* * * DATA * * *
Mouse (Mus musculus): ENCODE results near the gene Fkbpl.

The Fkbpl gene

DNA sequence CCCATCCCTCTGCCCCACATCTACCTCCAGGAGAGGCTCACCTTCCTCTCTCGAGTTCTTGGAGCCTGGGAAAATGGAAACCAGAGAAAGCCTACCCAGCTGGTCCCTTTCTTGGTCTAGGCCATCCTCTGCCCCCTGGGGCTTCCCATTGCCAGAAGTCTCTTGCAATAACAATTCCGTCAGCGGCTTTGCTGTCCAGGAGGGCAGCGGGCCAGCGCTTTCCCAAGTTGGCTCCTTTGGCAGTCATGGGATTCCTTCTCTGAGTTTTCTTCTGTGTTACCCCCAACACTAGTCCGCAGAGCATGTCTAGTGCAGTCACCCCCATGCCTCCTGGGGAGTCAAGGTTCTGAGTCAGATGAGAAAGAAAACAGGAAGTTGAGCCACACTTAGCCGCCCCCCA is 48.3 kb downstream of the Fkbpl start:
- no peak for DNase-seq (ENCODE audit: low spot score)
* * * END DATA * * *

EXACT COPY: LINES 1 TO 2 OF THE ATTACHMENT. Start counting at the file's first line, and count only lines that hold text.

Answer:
Mouse (Mus musculus): ENCODE results near the gene Fkbpl.

The Fkbpl gene